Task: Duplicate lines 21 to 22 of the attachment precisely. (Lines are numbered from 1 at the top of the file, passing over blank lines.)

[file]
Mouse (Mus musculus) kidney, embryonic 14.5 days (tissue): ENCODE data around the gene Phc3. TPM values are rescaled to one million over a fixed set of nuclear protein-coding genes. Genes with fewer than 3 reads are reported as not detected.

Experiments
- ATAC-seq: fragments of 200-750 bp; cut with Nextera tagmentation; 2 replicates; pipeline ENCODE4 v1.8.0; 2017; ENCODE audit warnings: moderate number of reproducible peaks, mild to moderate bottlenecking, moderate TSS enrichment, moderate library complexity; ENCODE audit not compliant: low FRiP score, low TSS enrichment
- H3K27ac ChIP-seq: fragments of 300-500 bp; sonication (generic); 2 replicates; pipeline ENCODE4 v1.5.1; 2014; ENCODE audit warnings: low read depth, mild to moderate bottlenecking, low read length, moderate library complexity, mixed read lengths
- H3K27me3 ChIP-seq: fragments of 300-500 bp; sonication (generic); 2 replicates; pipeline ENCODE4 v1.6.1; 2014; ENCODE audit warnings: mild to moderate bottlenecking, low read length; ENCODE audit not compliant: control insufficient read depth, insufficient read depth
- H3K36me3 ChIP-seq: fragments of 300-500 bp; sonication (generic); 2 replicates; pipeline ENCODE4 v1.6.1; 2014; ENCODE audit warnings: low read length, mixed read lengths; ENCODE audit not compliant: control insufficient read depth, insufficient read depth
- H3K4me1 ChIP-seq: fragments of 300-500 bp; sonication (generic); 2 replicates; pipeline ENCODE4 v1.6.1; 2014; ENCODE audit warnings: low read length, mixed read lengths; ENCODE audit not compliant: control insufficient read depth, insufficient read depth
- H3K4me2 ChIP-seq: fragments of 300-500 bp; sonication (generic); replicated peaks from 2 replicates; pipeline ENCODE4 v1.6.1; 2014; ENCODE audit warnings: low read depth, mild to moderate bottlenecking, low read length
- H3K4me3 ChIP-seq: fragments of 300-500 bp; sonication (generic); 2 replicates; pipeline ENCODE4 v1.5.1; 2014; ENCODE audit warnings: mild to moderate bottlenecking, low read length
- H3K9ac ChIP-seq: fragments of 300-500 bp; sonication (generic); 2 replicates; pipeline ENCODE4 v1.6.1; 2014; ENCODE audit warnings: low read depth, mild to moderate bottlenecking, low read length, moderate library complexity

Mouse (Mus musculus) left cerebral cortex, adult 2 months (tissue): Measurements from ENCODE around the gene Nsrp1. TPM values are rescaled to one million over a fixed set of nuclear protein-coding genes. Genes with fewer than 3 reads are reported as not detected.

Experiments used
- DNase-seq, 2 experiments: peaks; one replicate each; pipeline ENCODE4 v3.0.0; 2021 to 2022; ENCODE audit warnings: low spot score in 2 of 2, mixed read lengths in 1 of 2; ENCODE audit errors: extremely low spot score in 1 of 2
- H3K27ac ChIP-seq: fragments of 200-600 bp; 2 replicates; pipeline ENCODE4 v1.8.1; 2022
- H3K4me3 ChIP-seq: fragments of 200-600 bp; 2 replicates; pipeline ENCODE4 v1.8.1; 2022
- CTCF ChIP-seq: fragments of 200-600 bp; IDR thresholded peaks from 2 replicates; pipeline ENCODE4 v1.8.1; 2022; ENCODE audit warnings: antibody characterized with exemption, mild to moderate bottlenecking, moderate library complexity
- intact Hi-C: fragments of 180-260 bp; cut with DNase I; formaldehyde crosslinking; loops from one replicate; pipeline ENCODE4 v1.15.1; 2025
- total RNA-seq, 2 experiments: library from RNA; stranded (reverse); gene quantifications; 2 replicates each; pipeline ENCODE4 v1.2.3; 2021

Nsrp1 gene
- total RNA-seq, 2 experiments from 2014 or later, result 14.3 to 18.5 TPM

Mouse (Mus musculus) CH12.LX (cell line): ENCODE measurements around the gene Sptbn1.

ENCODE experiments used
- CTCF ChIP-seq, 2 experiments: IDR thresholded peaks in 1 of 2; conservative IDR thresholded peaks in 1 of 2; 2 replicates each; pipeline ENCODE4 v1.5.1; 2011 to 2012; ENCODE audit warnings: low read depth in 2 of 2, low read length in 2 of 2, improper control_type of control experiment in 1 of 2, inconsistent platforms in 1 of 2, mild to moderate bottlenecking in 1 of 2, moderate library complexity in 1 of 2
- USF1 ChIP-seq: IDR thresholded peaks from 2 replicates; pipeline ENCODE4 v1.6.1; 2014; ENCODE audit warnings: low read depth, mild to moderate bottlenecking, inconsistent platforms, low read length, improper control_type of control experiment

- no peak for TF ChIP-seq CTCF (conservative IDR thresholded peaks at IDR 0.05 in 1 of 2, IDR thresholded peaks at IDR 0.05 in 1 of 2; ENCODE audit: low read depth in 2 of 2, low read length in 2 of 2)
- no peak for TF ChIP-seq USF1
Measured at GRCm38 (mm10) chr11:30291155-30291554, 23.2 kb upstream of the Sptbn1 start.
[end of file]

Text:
Mouse (Mus musculus) CH12.LX (cell line): ENCODE measurements around the gene Sptbn1.

ENCODE experiments used